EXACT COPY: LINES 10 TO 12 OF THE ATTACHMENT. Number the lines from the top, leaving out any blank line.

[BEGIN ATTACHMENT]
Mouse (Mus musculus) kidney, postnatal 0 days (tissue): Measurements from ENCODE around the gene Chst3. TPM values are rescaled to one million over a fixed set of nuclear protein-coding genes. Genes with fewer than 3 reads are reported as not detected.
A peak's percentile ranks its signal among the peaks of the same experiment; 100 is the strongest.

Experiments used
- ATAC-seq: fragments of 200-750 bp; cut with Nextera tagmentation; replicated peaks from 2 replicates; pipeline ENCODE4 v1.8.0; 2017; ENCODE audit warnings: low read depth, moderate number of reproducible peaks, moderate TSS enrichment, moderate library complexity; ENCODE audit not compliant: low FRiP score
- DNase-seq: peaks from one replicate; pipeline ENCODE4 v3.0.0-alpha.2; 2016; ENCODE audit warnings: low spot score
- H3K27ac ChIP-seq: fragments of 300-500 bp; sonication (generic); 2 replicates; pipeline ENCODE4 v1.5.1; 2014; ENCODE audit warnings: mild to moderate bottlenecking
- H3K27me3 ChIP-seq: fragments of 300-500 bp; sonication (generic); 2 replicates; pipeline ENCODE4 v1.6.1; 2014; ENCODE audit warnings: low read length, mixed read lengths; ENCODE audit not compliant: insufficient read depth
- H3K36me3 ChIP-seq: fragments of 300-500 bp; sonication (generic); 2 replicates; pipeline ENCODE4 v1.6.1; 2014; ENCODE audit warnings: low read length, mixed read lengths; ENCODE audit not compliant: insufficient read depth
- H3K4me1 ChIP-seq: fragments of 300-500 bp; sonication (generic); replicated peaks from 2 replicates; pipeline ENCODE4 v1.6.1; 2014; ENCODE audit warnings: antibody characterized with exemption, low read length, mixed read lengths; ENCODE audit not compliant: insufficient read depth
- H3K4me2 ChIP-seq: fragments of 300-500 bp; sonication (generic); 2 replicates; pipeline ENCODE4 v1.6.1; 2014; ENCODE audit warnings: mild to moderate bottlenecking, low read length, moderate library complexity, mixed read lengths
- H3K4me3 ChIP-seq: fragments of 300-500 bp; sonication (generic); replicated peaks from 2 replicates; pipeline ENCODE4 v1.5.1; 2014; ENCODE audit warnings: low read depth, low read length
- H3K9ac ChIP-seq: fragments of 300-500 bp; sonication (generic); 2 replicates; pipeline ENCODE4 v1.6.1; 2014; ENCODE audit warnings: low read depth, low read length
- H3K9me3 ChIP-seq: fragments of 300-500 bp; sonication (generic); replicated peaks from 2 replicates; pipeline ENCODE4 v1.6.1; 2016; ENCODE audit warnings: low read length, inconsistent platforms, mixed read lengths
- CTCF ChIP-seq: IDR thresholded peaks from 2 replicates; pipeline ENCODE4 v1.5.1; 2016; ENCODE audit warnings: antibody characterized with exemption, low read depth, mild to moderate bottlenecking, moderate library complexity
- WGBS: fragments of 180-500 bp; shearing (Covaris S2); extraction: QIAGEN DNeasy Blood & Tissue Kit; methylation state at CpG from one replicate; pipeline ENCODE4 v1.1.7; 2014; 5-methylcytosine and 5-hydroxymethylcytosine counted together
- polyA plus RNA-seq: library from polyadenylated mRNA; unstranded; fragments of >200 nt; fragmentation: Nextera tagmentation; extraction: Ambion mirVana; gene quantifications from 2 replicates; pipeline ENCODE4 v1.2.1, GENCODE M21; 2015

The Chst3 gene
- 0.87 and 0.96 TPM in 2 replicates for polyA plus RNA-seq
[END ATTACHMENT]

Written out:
- H3K4me2 ChIP-seq: fragments of 300-500 bp; sonication (generic); 2 replicates; pipeline ENCODE4 v1.6.1; 2014; ENCODE audit warnings: mild to moderate bottlenecking, low read length, moderate library complexity, mixed read lengths
- H3K4me3 ChIP-seq: fragments of 300-500 bp; sonication (generic); replicated peaks from 2 replicates; pipeline ENCODE4 v1.5.1; 2014; ENCODE audit warnings: low read depth, low read length
- H3K9ac ChIP-seq: fragments of 300-500 bp; sonication (generic); 2 replicates; pipeline ENCODE4 v1.6.1; 2014; ENCODE audit warnings: low read depth, low read length